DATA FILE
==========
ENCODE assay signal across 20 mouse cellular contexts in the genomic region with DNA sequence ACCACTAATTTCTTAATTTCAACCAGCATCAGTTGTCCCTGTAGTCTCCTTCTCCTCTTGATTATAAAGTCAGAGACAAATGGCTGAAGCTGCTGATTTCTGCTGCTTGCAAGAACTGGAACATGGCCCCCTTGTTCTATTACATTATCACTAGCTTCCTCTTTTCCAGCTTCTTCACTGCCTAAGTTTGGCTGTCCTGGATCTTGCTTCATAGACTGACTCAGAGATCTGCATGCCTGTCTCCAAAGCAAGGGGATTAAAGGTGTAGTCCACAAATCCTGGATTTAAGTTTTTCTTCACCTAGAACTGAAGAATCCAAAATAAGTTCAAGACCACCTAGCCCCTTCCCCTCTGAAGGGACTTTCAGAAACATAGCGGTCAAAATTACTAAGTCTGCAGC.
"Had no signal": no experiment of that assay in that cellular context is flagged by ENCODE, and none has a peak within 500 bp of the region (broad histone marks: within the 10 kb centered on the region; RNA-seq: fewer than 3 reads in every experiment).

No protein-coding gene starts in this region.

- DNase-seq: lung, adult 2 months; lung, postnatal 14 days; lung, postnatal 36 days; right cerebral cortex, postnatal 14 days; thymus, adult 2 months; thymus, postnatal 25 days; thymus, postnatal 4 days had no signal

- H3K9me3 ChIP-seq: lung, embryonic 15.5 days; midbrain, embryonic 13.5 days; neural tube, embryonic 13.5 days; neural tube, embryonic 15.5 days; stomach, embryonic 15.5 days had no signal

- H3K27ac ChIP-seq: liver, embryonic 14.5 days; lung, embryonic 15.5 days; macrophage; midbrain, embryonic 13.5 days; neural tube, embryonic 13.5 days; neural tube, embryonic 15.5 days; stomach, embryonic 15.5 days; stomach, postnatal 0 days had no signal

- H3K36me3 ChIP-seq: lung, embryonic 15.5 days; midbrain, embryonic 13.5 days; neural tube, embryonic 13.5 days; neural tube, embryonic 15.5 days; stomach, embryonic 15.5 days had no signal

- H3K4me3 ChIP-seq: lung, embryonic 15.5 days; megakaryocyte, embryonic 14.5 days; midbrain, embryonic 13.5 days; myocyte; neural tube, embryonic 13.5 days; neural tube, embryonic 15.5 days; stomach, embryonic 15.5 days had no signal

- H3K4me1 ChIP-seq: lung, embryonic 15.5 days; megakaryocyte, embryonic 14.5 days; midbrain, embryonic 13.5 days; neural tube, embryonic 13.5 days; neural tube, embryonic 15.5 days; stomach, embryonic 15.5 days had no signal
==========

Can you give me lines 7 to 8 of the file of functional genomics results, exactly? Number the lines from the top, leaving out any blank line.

- H3K36me3 ChIP-seq: lung, embryonic 15.5 days; midbrain, embryonic 13.5 days; neural tube, embryonic 13.5 days; neural tube, embryonic 15.5 days; stomach, embryonic 15.5 days had no signal

- H3K4me3 ChIP-seq: lung, embryonic 15.5 days; megakaryocyte, embryonic 14.5 days; midbrain, embryonic 13.5 days; myocyte; neural tube, embryonic 13.5 days; neural tube, embryonic 15.5 days; stomach, embryonic 15.5 days had no signal